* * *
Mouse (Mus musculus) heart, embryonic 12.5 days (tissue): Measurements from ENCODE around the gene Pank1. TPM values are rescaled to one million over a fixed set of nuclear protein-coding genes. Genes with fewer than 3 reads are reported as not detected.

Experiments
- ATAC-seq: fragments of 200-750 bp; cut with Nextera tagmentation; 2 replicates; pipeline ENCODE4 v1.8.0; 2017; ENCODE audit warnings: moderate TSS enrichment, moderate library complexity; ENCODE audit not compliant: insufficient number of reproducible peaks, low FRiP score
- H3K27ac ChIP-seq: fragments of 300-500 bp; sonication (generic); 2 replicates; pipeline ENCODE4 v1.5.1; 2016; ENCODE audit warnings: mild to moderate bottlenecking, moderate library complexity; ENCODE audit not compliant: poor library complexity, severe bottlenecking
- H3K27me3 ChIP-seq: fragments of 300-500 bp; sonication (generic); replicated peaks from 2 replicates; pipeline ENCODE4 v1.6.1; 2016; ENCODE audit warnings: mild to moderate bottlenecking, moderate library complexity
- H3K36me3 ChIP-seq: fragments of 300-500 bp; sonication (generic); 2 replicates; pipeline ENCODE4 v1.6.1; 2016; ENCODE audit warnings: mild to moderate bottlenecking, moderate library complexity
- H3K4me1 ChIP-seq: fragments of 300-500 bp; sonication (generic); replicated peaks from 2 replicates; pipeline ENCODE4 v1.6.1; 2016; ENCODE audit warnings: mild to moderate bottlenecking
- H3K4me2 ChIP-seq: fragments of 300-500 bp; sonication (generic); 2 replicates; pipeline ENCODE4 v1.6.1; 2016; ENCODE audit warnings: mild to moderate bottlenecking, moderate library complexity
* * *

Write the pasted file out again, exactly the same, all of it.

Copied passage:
Mouse (Mus musculus) heart, embryonic 12.5 days (tissue): Measurements from ENCODE around the gene Pank1. TPM values are rescaled to one million over a fixed set of nuclear protein-coding genes. Genes with fewer than 3 reads are reported as not detected.

Experiments
- ATAC-seq: fragments of 200-750 bp; cut with Nextera tagmentation; 2 replicates; pipeline ENCODE4 v1.8.0; 2017; ENCODE audit warnings: moderate TSS enrichment, moderate library complexity; ENCODE audit not compliant: insufficient number of reproducible peaks, low FRiP score
- H3K27ac ChIP-seq: fragments of 300-500 bp; sonication (generic); 2 replicates; pipeline ENCODE4 v1.5.1; 2016; ENCODE audit warnings: mild to moderate bottlenecking, moderate library complexity; ENCODE audit not compliant: poor library complexity, severe bottlenecking
- H3K27me3 ChIP-seq: fragments of 300-500 bp; sonication (generic); replicated peaks from 2 replicates; pipeline ENCODE4 v1.6.1; 2016; ENCODE audit warnings: mild to moderate bottlenecking, moderate library complexity
- H3K36me3 ChIP-seq: fragments of 300-500 bp; sonication (generic); 2 replicates; pipeline ENCODE4 v1.6.1; 2016; ENCODE audit warnings: mild to moderate bottlenecking, moderate library complexity
- H3K4me1 ChIP-seq: fragments of 300-500 bp; sonication (generic); replicated peaks from 2 replicates; pipeline ENCODE4 v1.6.1; 2016; ENCODE audit warnings: mild to moderate bottlenecking
- H3K4me2 ChIP-seq: fragments of 300-500 bp; sonication (generic); 2 replicates; pipeline ENCODE4 v1.6.1; 2016; ENCODE audit warnings: mild to moderate bottlenecking, moderate library complexity